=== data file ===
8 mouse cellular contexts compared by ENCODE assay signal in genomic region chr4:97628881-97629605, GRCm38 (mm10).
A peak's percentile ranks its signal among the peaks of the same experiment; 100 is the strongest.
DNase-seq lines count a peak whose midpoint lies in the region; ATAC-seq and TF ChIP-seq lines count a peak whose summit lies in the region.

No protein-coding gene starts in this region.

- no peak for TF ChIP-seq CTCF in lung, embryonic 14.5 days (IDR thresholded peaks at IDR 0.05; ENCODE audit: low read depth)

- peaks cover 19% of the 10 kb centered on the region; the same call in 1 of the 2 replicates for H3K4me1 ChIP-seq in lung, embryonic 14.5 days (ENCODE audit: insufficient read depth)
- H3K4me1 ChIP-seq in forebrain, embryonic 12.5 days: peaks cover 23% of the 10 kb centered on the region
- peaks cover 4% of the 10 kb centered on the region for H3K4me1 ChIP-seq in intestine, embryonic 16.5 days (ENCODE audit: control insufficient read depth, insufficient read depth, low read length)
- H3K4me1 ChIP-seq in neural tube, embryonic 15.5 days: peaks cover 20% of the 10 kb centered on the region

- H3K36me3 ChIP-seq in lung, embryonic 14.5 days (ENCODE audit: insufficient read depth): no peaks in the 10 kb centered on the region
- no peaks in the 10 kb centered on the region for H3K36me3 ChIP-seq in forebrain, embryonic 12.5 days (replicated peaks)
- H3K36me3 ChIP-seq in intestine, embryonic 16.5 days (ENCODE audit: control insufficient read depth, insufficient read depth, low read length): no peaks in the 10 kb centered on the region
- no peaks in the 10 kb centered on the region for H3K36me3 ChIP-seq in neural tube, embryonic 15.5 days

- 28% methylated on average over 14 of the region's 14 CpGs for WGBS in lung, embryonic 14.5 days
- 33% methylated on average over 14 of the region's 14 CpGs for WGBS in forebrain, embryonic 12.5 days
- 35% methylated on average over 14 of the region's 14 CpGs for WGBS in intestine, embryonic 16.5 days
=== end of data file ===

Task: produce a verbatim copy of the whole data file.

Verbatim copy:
8 mouse cellular contexts compared by ENCODE assay signal in genomic region chr4:97628881-97629605, GRCm38 (mm10).
A peak's percentile ranks its signal among the peaks of the same experiment; 100 is the strongest.
DNase-seq lines count a peak whose midpoint lies in the region; ATAC-seq and TF ChIP-seq lines count a peak whose summit lies in the region.

No protein-coding gene starts in this region.

- no peak for TF ChIP-seq CTCF in lung, embryonic 14.5 days (IDR thresholded peaks at IDR 0.05; ENCODE audit: low read depth)

- peaks cover 19% of the 10 kb centered on the region; the same call in 1 of the 2 replicates for H3K4me1 ChIP-seq in lung, embryonic 14.5 days (ENCODE audit: insufficient read depth)
- H3K4me1 ChIP-seq in forebrain, embryonic 12.5 days: peaks cover 23% of the 10 kb centered on the region
- peaks cover 4% of the 10 kb centered on the region for H3K4me1 ChIP-seq in intestine, embryonic 16.5 days (ENCODE audit: control insufficient read depth, insufficient read depth, low read length)
- H3K4me1 ChIP-seq in neural tube, embryonic 15.5 days: peaks cover 20% of the 10 kb centered on the region

- H3K36me3 ChIP-seq in lung, embryonic 14.5 days (ENCODE audit: insufficient read depth): no peaks in the 10 kb centered on the region
- no peaks in the 10 kb centered on the region for H3K36me3 ChIP-seq in forebrain, embryonic 12.5 days (replicated peaks)
- H3K36me3 ChIP-seq in intestine, embryonic 16.5 days (ENCODE audit: control insufficient read depth, insufficient read depth, low read length): no peaks in the 10 kb centered on the region
- no peaks in the 10 kb centered on the region for H3K36me3 ChIP-seq in neural tube, embryonic 15.5 days

- 28% methylated on average over 14 of the region's 14 CpGs for WGBS in lung, embryonic 14.5 days
- 33% methylated on average over 14 of the region's 14 CpGs for WGBS in forebrain, embryonic 12.5 days
- 35% methylated on average over 14 of the region's 14 CpGs for WGBS in intestine, embryonic 16.5 days